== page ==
Holmes's warm-hearted sophomore novel is set, like her first, in the made-up harbor town of Calcasset, Maine. You could say this book was written with a vicarious visit in mind: Holmes says she wrote it in 2020 and 2021 when she was at home and "couldn’t go to any of the beautiful places I love in real life, Maine included." If you like the sound of a woman reevaluating what she really wants on the cusp of turning 40 (with plenty of When Harry Met Sally references), a second-chance romance with a sexy librarian, an older role model who lived an amazing life on her own terms, and a love story involving a beautiful and mysterious duck decoy, this smart second-chance romance is the book for you. More info →
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The Midcoast

The Midcoast

This slow-burning debut set in the tiny coastal town of Damariscotta is thick with atmosphere and middcoast fog. Our narrator is a Nick Carraway type, a writer and English teacher named Andrew who is not considered a true Mainer by the locals because he moved there—at the age of 3. You're only a true Mainer, he explains, if your parents are born here. This book is the ostensible manuscript Andrew wrote about the Thatch family, particularly father Ed Thatch, to document the family's rise and fall after it all came crashing down. Ed is a true local, having grown up in Damariscotta, an accomplished lobsterman before he graduated high school. He's revered locally as the small town boy made good, one who achieved financial success by working harder than anyone else. But Andrew is just one of many residents who's begun to wonder how Ed could make so much money from lobster alone, and if something suspicious might actually be going on right under their noses. Part small town portrait, part crime story, with a nonlinear structure that artfully carries the plot. More info →
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Fellowship Point

Fellowship Point

A 2022 MMD Summer Reading Guide selection! Agnes Lee and Polly Wister have been friends their whole lives, growing up alongside each other in Philadelphia Quaker families and summering together in Maine. Agnes is beloved by the world as a bestselling children’s author, but not a living soul—including Polly—knows she also pens the popular and critically praised Franklin Square series. Polly knows Agnes sees her as a pushover, especially when it comes to her family, but Polly never lets on she’s wiser than her friend gives her credit for. When an enterprising (and nosy) young editor begins pestering Agnes to write a memoir, she sets in motion a chain of events that tests the women’s lifelong friendship, and threatens to expose the long-buried secrets each has so carefully kept from the other. If you want a big, rich, and immersive novel to whisk you away to the shore, this 592-pager is just the ticket.  More info →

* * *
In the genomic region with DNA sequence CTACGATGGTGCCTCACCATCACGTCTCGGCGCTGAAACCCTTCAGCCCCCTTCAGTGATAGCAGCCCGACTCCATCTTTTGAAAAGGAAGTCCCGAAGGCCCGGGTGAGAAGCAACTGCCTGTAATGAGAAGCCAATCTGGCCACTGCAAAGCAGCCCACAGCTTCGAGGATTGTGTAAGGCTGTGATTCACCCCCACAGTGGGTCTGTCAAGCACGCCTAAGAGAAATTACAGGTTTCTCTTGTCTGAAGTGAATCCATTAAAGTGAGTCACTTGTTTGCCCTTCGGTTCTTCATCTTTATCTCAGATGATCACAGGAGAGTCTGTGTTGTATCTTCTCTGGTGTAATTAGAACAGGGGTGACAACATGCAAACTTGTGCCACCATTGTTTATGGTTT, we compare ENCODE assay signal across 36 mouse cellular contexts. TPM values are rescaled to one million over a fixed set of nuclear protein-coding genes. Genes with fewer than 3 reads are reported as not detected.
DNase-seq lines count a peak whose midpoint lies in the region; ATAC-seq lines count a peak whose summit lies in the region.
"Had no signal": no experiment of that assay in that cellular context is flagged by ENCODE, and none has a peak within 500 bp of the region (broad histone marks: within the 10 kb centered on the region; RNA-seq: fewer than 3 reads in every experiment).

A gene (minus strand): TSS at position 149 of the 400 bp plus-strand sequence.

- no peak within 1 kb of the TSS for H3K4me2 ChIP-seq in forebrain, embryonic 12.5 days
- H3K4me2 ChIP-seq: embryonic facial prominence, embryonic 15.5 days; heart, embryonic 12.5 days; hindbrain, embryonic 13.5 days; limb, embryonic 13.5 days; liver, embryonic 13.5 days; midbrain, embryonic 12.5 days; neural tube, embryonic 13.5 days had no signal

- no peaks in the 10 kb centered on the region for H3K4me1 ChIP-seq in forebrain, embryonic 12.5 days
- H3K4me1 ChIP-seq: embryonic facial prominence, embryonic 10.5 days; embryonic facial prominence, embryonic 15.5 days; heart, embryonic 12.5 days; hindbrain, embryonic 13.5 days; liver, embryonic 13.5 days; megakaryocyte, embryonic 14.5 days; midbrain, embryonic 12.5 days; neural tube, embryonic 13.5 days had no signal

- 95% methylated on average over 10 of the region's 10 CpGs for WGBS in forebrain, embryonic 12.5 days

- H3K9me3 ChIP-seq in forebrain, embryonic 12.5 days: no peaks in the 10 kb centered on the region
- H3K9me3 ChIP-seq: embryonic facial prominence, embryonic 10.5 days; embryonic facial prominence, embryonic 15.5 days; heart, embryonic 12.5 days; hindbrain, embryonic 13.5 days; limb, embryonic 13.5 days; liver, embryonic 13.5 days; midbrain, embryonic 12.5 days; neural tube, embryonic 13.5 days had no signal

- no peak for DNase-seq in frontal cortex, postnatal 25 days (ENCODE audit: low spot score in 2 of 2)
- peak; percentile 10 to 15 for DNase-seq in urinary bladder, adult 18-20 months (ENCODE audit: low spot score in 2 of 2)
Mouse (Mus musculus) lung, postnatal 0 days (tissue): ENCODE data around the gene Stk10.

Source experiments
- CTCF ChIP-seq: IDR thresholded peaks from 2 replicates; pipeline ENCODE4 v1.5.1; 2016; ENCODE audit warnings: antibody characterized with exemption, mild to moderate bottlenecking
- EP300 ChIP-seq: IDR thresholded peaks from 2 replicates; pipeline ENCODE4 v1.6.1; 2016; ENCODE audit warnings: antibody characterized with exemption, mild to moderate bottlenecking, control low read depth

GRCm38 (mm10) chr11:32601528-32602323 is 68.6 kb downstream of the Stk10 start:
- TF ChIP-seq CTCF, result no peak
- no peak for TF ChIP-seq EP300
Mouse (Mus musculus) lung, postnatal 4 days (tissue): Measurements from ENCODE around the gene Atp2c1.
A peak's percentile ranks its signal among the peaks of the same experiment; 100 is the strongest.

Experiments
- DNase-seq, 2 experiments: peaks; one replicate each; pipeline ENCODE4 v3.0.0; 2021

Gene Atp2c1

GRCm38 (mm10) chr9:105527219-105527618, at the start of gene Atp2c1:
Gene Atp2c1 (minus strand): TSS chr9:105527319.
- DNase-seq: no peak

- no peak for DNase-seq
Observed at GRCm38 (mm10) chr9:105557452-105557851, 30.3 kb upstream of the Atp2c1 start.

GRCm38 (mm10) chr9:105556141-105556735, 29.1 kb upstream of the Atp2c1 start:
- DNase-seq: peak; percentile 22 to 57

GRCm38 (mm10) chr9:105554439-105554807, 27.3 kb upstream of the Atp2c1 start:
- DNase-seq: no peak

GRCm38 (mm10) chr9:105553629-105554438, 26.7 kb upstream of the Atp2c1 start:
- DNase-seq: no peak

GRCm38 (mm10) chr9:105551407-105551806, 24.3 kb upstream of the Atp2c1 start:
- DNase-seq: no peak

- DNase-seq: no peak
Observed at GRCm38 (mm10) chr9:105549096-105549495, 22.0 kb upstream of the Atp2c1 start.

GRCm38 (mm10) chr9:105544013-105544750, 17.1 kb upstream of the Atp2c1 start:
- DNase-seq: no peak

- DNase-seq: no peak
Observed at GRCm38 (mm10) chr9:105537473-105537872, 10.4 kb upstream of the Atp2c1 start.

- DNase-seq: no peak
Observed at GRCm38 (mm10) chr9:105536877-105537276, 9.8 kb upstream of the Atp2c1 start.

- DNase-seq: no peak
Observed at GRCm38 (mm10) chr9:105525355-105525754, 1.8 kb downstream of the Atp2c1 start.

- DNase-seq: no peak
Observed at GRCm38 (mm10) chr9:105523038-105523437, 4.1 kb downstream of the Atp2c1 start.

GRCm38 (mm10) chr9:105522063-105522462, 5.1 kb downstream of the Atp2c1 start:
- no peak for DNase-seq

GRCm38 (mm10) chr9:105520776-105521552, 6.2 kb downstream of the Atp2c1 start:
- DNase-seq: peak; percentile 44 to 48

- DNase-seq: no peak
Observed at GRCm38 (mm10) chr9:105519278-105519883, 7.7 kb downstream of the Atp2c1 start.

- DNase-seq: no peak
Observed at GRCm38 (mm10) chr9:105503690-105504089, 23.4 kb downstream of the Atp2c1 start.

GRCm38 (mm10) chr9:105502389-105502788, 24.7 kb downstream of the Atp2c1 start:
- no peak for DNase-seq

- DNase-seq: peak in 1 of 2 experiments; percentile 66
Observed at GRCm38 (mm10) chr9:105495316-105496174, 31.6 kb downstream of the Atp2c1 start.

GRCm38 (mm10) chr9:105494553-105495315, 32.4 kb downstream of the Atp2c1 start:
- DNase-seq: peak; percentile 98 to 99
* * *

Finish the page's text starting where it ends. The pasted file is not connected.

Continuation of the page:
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Which books set in Maine have you read and loved? Please tell us all about them in the comments section!

P.S. Emily Henry just announced her next book and it’s set in the great state of Maine! If you haven’t yet listened to our conversation on What Should I Read Next, it’s great. Listen in here to WSIRN Episode 332: Beach Reads for Book Lovers.

P.P.S. Enjoy 130 recommended reads for those traveling to New York City, Take a trip to the icy Arctic with these 8 awe-inspiring nonfiction books, and more literary tourism.

12 recommended reads for those traveling to Maine


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  1. Karen DeVries says:

    Gary Schmidt, author of The Wednesday Wars, has a number of books for middle-grade (or older) readers in which the Maine setting plays a large part, including Lizzie Bright and the Buckminster Boy, Just Like That, Trouble, and Orbiting Jupiter. All of Schmidt’s books are wonderfully sensitive to the emotional lives of adolescents.

    • Mimi says:

      I love Gary Schmidt’s books! I read Just Like That last month and loved it. The Maine setting was like a character.

  2. Adrienne says:

    Great list! Years ago I read (and loved!) a series of books by Cathie Pelletier, all set in the fictional town of Mattagash, Maine. The series includes The Funeral Makers, Once Upon a Time on the Banks, The Weight of Winter, and The One-Way Bridge. I honestly don’t remember the details of the books, but I remember they were hilarious, witty, filled with quirky characters, and captured all the ups and downs of their nutty, every-day lives. Pelletier also wrote A Marriage Made at Woodstock, which is hands-down one of the funniest books I have ever read. This is set in Portland, Maine, and tells the story of Fred and Lorraine, who met at Woodstock and married but whose lives have since evolved in very different directions. He’s become a rather dull and stuffy accountant, and she is a passionate animal rights activist and psychologist. I think was written in the 1990’s so it is a bit dated, but it is still one of my favorites.

    My brother and sister-in-law moved to Maine last summer, and I’m thinking I need to plan a trip there to visit! Happy Reading!

    • Kate says: